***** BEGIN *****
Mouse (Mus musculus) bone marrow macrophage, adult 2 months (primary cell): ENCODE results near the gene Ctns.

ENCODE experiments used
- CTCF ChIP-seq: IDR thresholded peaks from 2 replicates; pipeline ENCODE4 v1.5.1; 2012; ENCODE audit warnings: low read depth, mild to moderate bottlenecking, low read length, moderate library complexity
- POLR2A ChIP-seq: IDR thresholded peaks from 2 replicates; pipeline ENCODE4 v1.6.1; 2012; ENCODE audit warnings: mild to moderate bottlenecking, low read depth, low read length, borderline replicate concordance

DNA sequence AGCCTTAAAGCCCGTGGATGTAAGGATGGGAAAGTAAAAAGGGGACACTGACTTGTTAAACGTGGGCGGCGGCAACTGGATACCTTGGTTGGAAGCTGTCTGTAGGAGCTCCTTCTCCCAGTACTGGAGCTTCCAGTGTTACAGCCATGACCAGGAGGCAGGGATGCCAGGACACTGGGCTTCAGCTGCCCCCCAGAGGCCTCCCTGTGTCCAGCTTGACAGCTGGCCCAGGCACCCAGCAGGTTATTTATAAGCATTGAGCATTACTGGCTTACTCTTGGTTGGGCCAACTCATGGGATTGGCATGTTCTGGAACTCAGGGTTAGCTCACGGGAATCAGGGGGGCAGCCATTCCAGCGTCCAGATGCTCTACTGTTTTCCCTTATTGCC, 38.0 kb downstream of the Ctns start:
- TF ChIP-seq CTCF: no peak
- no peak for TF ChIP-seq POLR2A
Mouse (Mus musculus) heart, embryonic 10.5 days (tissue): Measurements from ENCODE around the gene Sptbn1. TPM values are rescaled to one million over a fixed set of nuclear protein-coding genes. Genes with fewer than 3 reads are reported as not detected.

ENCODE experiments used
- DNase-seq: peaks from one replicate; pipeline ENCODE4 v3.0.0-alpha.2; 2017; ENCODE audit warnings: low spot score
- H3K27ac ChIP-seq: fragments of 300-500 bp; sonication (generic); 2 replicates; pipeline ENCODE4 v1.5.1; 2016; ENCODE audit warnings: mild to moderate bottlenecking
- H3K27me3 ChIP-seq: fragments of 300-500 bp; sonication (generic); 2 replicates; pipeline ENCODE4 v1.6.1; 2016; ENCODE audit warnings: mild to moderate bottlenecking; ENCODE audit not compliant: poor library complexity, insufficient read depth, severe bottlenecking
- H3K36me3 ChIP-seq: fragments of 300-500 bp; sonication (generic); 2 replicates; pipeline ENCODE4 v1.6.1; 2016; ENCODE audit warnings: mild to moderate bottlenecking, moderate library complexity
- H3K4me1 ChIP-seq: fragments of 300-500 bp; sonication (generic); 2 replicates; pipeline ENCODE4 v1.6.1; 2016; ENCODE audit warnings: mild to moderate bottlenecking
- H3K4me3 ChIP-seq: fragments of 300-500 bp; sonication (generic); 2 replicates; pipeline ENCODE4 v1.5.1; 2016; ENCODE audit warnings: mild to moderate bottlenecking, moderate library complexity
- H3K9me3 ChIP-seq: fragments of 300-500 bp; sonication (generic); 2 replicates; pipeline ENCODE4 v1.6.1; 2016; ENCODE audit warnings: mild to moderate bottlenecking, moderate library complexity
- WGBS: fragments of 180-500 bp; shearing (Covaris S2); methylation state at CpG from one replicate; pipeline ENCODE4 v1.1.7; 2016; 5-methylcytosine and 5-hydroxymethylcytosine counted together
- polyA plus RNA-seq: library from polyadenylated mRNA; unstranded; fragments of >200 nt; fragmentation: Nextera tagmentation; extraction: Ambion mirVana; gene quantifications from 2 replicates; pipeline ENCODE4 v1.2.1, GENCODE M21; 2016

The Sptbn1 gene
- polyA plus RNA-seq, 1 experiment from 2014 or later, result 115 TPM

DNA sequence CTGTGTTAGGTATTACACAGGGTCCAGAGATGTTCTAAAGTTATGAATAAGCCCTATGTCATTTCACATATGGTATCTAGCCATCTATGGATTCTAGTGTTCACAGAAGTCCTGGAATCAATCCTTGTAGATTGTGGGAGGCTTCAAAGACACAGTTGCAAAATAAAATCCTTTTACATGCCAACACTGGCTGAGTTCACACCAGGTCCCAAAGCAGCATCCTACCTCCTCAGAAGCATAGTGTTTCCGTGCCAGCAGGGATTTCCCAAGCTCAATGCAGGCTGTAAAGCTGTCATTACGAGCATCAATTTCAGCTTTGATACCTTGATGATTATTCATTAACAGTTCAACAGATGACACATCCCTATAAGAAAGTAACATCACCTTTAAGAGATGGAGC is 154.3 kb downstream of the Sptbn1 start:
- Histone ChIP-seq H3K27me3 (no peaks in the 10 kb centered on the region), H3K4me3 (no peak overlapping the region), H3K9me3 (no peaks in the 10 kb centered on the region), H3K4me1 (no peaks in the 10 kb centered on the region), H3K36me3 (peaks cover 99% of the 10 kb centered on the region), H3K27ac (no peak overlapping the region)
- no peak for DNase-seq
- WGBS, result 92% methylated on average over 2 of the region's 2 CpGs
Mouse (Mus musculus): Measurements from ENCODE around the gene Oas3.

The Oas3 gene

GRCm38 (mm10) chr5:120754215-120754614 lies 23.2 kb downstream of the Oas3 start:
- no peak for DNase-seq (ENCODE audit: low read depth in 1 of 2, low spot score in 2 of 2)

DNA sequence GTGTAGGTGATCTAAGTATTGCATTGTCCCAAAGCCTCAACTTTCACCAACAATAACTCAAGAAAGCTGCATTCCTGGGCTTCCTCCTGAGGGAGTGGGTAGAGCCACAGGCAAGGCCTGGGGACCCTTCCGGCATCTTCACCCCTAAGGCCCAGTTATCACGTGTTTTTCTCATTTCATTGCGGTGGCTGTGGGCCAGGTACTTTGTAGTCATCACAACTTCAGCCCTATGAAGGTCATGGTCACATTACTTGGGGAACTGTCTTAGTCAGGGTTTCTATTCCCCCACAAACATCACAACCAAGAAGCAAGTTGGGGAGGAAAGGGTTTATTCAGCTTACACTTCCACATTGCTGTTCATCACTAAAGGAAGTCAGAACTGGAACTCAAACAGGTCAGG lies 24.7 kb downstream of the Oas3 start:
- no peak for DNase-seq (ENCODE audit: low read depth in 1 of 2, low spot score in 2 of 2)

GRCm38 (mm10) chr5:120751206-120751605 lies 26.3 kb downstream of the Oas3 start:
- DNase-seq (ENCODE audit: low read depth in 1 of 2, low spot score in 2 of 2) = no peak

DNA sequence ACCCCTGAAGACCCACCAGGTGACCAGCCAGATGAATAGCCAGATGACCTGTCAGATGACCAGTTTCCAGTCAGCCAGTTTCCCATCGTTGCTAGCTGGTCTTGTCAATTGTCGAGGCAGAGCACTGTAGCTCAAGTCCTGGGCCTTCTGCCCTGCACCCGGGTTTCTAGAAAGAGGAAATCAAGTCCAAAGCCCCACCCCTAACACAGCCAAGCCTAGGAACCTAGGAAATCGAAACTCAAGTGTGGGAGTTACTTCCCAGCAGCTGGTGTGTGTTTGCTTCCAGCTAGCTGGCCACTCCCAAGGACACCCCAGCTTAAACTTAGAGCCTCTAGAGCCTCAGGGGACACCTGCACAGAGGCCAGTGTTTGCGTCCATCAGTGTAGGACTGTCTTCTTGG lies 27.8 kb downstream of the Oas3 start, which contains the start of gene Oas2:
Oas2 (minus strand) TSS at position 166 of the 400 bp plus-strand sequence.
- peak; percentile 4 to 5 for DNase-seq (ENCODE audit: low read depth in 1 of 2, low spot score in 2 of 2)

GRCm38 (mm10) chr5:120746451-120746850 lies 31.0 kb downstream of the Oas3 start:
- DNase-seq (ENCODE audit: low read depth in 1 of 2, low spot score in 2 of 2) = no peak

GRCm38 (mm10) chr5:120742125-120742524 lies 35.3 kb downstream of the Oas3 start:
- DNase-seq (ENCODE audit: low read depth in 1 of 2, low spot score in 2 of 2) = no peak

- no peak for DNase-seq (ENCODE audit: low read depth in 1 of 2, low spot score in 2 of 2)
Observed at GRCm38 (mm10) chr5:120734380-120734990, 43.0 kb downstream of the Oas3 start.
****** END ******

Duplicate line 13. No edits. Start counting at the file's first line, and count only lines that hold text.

- H3K36me3 ChIP-seq: fragments of 300-500 bp; sonication (generic); 2 replicates; pipeline ENCODE4 v1.6.1; 2016; ENCODE audit warnings: mild to moderate bottlenecking, moderate library complexity